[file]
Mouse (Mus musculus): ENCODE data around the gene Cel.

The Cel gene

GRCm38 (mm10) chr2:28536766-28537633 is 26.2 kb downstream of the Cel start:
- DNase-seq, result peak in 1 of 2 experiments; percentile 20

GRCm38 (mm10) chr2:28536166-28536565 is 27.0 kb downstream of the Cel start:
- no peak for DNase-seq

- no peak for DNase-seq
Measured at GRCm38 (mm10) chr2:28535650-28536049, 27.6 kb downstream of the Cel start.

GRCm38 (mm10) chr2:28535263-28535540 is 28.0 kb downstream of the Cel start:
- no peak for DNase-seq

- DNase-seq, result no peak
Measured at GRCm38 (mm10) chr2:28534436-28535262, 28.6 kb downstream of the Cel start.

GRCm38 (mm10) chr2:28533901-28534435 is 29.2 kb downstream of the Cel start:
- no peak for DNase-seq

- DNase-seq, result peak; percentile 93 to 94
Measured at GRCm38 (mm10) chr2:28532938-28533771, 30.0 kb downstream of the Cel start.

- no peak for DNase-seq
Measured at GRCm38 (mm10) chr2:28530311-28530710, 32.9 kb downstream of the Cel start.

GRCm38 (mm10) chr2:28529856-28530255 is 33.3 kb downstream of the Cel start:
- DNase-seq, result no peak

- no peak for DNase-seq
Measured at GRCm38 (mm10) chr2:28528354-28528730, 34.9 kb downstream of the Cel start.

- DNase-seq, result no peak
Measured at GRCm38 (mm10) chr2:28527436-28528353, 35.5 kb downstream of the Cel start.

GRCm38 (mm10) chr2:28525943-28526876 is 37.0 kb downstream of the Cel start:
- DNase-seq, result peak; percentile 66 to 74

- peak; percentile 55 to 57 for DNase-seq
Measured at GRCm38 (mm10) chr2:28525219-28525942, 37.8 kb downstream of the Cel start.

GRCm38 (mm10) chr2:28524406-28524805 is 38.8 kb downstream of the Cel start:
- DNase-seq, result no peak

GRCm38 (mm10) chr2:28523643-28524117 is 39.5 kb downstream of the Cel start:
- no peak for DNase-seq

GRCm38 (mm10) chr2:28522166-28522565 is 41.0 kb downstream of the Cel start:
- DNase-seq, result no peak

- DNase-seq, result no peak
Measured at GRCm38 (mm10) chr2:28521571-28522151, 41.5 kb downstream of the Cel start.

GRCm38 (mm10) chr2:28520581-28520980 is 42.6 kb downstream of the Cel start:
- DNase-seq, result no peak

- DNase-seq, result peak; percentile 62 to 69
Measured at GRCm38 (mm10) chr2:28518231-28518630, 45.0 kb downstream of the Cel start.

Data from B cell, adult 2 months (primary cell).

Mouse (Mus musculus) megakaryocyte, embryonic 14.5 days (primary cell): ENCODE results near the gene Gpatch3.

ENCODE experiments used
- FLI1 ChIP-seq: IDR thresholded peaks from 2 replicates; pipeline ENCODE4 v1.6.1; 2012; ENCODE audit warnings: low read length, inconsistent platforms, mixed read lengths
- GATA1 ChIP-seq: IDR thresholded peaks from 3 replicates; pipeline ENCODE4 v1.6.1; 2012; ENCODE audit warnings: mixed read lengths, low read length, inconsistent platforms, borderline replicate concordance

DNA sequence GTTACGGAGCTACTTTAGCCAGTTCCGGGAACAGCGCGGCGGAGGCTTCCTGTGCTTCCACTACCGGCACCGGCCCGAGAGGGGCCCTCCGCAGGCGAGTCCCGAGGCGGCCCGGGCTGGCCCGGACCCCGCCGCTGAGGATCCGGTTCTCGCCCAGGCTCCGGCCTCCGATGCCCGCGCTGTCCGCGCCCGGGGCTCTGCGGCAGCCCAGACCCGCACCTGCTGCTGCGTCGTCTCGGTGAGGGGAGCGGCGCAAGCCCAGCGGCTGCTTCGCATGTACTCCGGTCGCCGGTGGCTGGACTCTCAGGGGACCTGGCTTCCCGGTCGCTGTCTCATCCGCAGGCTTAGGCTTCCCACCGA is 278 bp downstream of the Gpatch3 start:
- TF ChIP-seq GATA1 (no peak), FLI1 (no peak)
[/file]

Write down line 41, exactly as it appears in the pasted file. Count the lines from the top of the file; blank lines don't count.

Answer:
Data from B cell, adult 2 months (primary cell).